The Eastern Highlands, the highest part of the continent, lie near the eastern coast, extending from the Red Sea south to the Zambezi along the fault line of the Rift Valley. The region has an average elevation of more than 1,500 m (5,000 ft), and in the Ethiopian Plateau it rises in stages to about 3,000 m (10,000 ft). Ras Dashan (4,620 m/15,157 ft) in northern Ethiopia is the highest point of the plateau. South of the Ethiopian Plateau are a number of towering volcanic peaks, including Mount Kilimanjaro, Mount Kenya, and Mount Elgon. The most distinctive feature of the Eastern Highlands is the Rift Valley, the vast geologic fault system that begins in Anatolia, in eastern Turkey, stretches through the Jordan Valley and the Dead Sea, and then follows down the length of the Red Sea to Lake Turkana (formerly Lake Rudolph). At the southern end of Lake Turkana, the rift divides around Lake Victoria, but joins again at the head of Lake Malawi (Lake Nyasa), from where it runs down the Shire and Zambezi rivers, and finally out to sea. Altogether the Rift Valley extends around almost one-fifth of the Earth, and contains some of its deepest lakes. West of the Rift Valley is the Ruwenzori Range, which rises up to 5,119 m (16,795 ft) above sea level. The topography of the island of Madagascar features a rugged central highland extending in a generally north-south direction near the eastern coast.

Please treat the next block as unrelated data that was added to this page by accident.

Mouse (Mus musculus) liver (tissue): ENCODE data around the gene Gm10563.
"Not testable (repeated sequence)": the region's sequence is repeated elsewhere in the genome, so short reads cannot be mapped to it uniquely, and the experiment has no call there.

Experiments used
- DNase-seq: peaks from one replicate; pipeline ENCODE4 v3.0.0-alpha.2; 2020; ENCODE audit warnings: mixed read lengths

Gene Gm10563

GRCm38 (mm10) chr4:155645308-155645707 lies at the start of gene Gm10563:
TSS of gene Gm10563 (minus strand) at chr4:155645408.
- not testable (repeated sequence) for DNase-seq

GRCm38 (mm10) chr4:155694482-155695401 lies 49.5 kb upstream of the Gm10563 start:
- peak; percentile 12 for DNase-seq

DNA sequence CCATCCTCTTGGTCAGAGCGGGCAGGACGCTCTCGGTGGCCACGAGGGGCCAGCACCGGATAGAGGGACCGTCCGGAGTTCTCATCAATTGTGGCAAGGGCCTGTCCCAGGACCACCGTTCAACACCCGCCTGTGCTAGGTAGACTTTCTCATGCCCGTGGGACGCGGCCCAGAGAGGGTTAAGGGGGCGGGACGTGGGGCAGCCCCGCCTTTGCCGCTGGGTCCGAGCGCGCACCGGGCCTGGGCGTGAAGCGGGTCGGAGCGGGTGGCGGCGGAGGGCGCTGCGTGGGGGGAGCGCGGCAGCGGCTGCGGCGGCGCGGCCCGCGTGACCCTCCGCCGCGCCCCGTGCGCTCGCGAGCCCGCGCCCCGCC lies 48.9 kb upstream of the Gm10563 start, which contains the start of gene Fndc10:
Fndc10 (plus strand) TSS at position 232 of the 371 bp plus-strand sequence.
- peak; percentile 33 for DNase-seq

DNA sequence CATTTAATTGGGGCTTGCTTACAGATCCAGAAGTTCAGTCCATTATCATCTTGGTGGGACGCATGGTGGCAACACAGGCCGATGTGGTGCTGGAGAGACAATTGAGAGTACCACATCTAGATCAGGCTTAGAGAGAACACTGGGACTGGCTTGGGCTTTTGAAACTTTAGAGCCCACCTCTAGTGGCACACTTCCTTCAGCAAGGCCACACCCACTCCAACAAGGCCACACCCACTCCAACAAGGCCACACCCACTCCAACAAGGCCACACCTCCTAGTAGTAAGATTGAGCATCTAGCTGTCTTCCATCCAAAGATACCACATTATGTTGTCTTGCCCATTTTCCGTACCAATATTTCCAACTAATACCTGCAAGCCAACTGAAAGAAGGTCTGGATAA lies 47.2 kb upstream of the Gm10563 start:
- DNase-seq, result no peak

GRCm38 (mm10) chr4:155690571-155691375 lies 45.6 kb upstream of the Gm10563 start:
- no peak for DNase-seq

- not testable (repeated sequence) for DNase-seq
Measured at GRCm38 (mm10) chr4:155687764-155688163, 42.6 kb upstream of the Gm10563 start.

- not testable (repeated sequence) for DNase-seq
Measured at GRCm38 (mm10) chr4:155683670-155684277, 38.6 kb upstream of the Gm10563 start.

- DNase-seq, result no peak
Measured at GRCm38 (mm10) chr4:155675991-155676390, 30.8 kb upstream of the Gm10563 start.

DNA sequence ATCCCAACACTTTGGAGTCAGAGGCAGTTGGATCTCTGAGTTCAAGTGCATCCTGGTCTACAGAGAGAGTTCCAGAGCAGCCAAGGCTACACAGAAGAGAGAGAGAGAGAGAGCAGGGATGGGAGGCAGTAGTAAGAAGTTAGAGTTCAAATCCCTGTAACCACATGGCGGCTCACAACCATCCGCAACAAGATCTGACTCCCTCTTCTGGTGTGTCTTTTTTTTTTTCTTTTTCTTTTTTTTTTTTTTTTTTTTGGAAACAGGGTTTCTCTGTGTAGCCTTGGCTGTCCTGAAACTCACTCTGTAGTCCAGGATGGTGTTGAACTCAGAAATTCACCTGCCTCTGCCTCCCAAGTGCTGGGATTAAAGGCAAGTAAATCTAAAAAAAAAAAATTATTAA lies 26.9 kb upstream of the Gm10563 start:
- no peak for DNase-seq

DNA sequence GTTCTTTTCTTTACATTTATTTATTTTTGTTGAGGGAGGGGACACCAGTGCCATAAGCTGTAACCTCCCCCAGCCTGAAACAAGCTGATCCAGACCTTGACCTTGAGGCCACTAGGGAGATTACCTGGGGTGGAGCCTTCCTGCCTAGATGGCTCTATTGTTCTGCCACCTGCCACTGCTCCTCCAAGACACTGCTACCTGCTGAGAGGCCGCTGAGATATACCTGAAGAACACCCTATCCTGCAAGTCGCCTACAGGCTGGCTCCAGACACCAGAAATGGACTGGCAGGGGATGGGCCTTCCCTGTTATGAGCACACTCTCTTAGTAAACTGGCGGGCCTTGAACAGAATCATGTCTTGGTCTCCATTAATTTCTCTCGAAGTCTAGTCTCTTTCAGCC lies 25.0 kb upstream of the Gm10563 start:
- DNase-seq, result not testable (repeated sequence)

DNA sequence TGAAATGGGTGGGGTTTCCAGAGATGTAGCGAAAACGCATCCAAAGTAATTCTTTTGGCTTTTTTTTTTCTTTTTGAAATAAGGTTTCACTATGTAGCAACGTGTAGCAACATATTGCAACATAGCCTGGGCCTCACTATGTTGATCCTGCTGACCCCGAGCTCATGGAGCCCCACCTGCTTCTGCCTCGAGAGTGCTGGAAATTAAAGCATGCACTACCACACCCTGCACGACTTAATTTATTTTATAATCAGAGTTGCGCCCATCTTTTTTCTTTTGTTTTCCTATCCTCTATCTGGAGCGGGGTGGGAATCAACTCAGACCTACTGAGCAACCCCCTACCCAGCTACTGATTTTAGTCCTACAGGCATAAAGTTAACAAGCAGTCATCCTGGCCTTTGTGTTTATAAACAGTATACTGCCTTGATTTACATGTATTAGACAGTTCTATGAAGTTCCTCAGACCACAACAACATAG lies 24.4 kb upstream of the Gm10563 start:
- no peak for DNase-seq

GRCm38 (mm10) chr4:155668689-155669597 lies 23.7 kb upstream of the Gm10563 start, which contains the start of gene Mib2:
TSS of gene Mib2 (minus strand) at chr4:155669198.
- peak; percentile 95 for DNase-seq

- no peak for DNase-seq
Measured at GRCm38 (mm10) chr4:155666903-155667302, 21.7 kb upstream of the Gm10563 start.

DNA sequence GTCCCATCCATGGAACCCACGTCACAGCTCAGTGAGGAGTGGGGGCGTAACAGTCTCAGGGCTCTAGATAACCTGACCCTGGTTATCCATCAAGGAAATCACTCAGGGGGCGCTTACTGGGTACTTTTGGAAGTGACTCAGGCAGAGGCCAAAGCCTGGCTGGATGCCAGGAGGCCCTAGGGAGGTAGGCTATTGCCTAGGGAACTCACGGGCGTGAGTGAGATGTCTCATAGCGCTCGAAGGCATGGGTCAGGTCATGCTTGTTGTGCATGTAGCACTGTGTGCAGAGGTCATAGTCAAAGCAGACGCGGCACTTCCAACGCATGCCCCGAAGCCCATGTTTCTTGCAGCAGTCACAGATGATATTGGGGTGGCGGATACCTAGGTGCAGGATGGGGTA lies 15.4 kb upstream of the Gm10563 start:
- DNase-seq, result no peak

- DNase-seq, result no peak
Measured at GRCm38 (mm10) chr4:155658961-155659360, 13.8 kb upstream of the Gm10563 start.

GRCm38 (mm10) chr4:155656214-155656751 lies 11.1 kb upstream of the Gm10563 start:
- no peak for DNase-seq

Except for a few incursions from the sea, Africa has been a land area since Precambrian times. Its soils have therefore developed locally, chiefly by weathering. A few areas have alluvial soils laid down by rivers or ocean currents. African soils, for the most part, have irregular drainage and no definite water tables. Being typical tropical soils, most are relatively infertile, lacking humus and subject to mineral leaching from heavy rainfall and high temperatures. Desert soils (aridisols and entisols), which have the least organic content, cover large areas. The most fertile soils include the mollisols, also known as chernozems and black soils, of eastern Africa, and the alfisols, or podzolic soils, of parts of western and southern Africa.

C Drainage and Water Resources